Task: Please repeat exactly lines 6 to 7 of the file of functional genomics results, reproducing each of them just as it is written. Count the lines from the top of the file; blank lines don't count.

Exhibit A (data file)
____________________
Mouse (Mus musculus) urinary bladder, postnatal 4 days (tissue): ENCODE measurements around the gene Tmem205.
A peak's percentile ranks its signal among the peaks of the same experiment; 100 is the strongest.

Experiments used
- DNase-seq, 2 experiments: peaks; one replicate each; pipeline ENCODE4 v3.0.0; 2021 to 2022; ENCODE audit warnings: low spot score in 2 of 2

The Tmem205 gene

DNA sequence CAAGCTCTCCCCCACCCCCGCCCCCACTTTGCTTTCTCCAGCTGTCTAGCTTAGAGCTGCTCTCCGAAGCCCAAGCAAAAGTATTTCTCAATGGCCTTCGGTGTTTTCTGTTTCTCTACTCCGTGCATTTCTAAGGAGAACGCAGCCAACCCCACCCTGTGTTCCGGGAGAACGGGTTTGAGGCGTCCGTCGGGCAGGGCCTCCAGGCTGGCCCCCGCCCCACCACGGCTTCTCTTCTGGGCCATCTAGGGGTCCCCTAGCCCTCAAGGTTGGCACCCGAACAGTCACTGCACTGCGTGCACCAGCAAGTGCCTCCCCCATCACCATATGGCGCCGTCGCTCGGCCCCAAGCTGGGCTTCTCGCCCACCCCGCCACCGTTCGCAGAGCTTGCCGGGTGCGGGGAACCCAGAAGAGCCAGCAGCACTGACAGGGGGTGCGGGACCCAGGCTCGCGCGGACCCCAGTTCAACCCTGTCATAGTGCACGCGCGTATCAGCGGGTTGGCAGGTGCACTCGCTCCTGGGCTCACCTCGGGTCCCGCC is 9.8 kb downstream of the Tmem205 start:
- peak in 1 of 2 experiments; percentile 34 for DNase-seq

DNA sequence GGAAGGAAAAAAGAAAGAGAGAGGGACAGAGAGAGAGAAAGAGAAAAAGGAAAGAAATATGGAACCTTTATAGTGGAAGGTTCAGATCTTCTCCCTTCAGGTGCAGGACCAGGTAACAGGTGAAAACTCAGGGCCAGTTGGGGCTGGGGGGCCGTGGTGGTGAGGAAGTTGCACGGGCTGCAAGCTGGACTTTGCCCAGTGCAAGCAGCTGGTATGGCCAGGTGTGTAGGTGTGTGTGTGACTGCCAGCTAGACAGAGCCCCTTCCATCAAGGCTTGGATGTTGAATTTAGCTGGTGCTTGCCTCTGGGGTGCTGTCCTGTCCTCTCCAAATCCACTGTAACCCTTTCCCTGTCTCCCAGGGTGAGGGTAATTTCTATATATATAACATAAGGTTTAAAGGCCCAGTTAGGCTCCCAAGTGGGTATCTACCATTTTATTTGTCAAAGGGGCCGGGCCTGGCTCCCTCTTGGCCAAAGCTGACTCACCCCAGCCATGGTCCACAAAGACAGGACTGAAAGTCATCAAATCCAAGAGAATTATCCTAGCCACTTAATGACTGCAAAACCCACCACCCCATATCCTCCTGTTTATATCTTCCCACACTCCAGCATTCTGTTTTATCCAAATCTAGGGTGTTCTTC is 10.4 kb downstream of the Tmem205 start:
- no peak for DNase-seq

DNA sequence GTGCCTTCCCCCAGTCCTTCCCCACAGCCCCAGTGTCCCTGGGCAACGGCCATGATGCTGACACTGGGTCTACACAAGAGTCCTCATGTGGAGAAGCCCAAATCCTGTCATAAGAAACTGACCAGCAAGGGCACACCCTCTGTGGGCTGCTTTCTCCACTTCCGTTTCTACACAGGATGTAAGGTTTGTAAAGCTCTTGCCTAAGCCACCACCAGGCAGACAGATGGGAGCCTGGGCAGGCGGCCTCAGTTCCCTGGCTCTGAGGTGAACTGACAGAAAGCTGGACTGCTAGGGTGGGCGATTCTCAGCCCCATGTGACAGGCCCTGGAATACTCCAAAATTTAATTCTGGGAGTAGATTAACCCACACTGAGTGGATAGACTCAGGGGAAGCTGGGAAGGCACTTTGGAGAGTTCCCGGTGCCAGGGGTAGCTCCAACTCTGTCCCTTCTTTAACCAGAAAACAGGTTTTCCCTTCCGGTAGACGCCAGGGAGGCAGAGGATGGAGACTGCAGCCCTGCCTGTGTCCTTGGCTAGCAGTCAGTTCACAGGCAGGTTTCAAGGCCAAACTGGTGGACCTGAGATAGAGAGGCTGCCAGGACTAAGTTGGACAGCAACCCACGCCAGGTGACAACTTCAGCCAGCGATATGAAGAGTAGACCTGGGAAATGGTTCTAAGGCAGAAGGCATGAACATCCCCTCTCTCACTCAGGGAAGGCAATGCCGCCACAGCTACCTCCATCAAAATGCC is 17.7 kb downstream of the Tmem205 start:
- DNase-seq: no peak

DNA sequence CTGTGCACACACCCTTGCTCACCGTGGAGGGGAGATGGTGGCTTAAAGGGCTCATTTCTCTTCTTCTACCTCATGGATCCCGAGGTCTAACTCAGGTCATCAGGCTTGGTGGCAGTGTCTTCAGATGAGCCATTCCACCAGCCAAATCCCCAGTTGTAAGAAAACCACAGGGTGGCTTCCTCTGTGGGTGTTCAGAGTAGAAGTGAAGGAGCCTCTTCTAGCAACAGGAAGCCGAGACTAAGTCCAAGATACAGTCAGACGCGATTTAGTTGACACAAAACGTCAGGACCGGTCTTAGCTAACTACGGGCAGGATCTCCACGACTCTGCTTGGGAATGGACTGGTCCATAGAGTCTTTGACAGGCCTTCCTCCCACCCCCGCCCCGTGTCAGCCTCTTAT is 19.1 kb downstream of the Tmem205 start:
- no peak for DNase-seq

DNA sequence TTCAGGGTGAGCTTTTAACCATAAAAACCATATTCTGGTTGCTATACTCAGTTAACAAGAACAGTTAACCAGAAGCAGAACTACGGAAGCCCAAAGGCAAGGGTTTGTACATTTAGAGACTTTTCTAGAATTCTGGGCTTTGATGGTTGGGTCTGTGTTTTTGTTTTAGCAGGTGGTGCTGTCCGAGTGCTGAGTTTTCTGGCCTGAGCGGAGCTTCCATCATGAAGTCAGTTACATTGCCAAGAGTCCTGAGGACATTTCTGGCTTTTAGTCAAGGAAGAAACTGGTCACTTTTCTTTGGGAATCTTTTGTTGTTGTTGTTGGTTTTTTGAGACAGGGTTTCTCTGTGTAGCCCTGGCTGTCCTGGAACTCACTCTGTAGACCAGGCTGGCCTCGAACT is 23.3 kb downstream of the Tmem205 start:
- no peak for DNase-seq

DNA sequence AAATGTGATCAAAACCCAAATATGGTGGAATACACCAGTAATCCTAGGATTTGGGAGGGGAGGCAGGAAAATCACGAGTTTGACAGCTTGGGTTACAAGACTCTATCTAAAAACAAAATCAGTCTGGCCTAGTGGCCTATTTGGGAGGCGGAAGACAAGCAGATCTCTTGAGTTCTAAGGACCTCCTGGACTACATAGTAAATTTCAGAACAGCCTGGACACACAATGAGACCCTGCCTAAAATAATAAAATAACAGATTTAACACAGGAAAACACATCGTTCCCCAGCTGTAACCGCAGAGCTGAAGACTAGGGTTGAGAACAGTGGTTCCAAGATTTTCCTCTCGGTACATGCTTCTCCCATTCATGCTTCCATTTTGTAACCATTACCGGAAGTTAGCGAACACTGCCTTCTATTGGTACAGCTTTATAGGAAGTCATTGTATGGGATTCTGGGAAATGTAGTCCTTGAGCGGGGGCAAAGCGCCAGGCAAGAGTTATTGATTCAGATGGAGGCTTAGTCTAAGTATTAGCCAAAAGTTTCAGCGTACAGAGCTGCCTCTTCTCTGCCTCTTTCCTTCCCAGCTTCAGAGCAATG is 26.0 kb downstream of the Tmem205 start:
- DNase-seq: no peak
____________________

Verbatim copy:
DNA sequence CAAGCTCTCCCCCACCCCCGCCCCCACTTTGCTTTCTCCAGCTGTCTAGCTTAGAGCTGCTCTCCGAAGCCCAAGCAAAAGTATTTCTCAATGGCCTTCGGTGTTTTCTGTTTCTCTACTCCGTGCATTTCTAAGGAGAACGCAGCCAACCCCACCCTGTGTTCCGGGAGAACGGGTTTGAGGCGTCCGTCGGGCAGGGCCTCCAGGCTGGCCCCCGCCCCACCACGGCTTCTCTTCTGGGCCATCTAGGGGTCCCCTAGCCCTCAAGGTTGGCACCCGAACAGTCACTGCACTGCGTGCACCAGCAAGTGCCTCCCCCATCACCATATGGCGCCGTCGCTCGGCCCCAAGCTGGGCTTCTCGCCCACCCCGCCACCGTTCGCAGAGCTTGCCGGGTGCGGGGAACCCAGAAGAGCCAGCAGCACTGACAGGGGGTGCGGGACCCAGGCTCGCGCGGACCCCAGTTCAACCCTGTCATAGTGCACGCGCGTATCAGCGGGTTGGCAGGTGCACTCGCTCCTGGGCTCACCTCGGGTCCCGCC is 9.8 kb downstream of the Tmem205 start:
- peak in 1 of 2 experiments; percentile 34 for DNase-seq